Read the full story at www.usda.gov/blog.
Source: ASI Weekly March 9, 2018
Wool is one of the world’s most diverse natural fibers. It’s this diversity that has made the United States military the American wool industry’s No. 1 customer.
American Sheep Industry Association Deputy Director Rita Kourlis Samuelson says, “We’re trying to remind people why they use wool. It’s not your grandma’s wool sweater.”
With 18 different characteristics, wool plays an important role in today’s U.S. military.
“Wool is naturally fire resistant, which protects our soldiers when they are exposed to fire hazards. Wool is comfortable in that it breathes. I could go on and on, but there really are so many properties that make it comfortable for a soldier to wear,” says Samuelson.
This week, ASI’s Wool Council hosted a military wool tour in North Carolina and South Carolina with stops at Chargeurs Wool, Burlington Worldwide and Nester Hosiery (known for their all-American brand Farm to Feet).
“We had the wonderful opportunity to explain that we have a good supply of wool that is adequate to meet the military’s specifications,” said ASI Wool Council Chairman Ken Wixom of Idaho. “We have a lot of good, fine wool and we do a good job of producing it for them. This was the perfect way to show that to them first hand.”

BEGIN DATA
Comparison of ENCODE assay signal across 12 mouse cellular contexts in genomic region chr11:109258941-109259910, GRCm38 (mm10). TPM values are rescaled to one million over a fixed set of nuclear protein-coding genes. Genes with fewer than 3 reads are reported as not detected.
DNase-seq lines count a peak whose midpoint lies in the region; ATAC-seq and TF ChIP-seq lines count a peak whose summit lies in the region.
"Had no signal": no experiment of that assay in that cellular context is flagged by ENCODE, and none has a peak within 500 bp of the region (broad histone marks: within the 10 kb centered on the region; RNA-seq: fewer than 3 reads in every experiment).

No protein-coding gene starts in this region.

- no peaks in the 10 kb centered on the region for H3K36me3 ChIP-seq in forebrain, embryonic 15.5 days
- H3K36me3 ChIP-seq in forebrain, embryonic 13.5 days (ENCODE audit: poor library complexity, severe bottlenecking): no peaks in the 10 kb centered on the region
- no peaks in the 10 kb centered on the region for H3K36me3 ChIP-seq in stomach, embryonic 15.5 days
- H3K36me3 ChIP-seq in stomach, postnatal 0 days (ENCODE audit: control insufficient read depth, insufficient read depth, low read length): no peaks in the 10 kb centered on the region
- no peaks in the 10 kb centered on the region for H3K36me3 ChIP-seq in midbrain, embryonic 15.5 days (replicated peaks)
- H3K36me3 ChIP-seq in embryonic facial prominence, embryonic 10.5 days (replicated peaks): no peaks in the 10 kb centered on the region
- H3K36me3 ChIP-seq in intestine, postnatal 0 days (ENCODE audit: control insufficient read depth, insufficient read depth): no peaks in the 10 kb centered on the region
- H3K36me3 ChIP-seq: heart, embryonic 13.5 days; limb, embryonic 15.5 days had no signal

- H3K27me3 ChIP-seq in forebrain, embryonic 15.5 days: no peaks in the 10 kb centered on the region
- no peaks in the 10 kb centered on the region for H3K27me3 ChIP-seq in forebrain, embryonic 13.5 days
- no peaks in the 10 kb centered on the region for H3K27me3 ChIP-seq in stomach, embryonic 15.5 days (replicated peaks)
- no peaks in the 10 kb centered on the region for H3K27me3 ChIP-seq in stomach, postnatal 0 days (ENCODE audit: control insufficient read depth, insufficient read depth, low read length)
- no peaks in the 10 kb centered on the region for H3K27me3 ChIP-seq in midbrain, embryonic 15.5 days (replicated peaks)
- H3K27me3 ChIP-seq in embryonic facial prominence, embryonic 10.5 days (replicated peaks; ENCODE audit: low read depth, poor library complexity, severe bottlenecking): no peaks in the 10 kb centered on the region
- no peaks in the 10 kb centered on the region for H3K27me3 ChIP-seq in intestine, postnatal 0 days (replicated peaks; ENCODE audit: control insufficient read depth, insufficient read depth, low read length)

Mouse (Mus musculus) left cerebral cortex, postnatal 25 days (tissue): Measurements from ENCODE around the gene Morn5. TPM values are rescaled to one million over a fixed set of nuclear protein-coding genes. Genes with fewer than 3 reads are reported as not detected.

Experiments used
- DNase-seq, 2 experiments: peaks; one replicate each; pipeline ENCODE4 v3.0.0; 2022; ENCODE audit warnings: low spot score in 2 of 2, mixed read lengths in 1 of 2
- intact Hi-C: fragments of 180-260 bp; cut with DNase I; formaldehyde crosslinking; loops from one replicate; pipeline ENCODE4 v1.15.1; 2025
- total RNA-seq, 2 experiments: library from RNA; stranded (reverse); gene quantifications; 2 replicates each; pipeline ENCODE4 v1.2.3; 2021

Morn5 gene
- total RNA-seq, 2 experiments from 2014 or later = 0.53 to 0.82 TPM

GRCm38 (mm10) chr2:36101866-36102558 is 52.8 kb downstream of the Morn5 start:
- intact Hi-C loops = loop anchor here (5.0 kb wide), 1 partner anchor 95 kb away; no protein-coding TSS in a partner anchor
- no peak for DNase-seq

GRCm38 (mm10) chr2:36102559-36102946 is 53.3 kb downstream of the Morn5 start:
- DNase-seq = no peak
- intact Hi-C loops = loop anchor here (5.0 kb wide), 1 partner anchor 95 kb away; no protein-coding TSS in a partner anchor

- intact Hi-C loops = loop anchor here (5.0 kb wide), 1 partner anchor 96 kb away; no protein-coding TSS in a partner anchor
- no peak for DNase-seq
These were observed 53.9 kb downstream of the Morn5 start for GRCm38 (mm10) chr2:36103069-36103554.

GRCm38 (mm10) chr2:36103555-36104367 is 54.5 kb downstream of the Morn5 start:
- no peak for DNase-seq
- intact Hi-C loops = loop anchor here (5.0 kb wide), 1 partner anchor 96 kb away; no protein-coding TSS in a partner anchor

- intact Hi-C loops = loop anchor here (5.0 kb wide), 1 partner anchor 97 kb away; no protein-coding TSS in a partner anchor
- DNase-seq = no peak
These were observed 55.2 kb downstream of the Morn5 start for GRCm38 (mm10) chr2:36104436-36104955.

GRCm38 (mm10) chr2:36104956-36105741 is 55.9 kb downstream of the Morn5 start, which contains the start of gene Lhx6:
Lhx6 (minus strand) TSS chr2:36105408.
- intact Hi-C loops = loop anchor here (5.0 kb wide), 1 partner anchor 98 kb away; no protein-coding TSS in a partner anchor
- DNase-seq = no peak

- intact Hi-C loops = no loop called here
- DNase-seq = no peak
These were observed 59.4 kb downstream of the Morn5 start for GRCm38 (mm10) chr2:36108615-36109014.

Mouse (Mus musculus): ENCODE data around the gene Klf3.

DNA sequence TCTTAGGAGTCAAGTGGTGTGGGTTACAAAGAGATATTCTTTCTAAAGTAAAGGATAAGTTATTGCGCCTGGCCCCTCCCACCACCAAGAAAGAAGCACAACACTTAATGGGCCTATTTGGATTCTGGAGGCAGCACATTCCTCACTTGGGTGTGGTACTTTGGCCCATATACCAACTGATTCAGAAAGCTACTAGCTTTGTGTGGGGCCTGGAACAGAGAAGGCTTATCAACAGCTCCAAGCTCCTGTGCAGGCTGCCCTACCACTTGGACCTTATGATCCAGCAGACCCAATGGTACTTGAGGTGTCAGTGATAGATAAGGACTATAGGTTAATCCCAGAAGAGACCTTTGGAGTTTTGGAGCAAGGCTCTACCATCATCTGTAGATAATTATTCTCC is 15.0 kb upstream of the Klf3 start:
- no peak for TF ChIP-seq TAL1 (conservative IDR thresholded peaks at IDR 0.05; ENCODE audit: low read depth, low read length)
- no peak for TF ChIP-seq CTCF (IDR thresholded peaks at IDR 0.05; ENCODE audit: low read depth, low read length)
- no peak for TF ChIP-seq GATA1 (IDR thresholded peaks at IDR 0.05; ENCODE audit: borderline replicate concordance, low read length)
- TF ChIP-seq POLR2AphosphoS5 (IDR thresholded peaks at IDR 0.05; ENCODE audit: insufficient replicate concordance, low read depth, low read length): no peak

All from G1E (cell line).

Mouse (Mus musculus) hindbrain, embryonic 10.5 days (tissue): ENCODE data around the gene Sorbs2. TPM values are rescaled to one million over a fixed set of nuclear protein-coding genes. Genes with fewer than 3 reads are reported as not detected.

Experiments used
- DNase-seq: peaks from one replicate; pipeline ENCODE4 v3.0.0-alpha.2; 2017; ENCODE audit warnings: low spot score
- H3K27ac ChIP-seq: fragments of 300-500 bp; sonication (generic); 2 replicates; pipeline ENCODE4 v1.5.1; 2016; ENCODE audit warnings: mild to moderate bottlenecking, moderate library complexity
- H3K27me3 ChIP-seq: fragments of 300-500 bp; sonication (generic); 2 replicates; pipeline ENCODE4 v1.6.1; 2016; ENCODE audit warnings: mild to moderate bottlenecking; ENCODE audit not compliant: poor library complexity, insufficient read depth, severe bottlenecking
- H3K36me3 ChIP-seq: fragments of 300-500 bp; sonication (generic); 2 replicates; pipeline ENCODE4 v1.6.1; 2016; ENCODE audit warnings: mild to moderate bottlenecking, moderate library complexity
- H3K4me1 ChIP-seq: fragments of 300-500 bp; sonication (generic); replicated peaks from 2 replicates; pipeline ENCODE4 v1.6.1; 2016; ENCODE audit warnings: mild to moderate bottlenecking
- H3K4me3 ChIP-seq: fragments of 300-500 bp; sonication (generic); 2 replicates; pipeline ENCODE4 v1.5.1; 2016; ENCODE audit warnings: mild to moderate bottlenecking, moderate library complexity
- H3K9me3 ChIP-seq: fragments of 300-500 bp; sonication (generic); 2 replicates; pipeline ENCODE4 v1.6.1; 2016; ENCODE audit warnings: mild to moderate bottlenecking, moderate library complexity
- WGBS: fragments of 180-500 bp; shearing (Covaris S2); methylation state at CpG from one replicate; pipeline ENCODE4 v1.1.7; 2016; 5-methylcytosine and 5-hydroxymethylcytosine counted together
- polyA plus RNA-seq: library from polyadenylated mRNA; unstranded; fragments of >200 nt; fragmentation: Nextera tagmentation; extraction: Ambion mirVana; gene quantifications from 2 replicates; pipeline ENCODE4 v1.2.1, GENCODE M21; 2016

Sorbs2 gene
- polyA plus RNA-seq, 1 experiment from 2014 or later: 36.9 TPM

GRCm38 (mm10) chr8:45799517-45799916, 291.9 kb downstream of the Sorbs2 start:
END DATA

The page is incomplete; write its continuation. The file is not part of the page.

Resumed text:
Not only is the relationship between the U.S. military and American wool industry an exciting one, it’s also a very important one. And one that all stakeholders involved hope to keep going for years to come.
The United States military is the single largest consumer of American wool in the U.S. and consumes 15 to 20 percent of the annual American wool clip.
Catch videos of the tour online at https://youtu.be/E3UQztgBbSg and https://youtu.be/e68nzn_ymbM.
The Bucks/Montgomery Cooperative Wool Pool will hold it’s annual wool pool 7 a.m.-2 p.m. Saturday, June 9th, at Delaware Valley University’s Roth Farm, 1260 Welsh Road, North Wales, Pa. (Date verified with the Wool Pool staff March 3, 2018).
The wool will be graded, sorted, bagged and loaded on a truck headed to a woolen mill in South Carolina. More than 23,000 pounds of wool was handled in 2015.
The wool will be graded by fiber diameter, length and color. Any wool producer from any county is welcome to sell their wool through this pool. No quantities are too big or too small.
Hand spinners and crafters also are welcome to buy fleeces by the pound from noon to 1 p.m..
The wool pool is a collaborative effort between Penn State Extension, Delaware Valley University and the Wool Pool Cooperative. For more information, call Bob Brown, Penn State Extension, at 215-345-3283.
Date: Saturday, June 9, 2018
Time: 7:00 AM – 2:00 PM
Place: Roth Farm of Delaware Valley College
Rtes. 63 & 202, Upper Gwynedd
8 miles west of DVC main campus
Check the following Facebook pages for more info:
Bucks Montgomery County Wool Pool
PSU Extension Montgomery County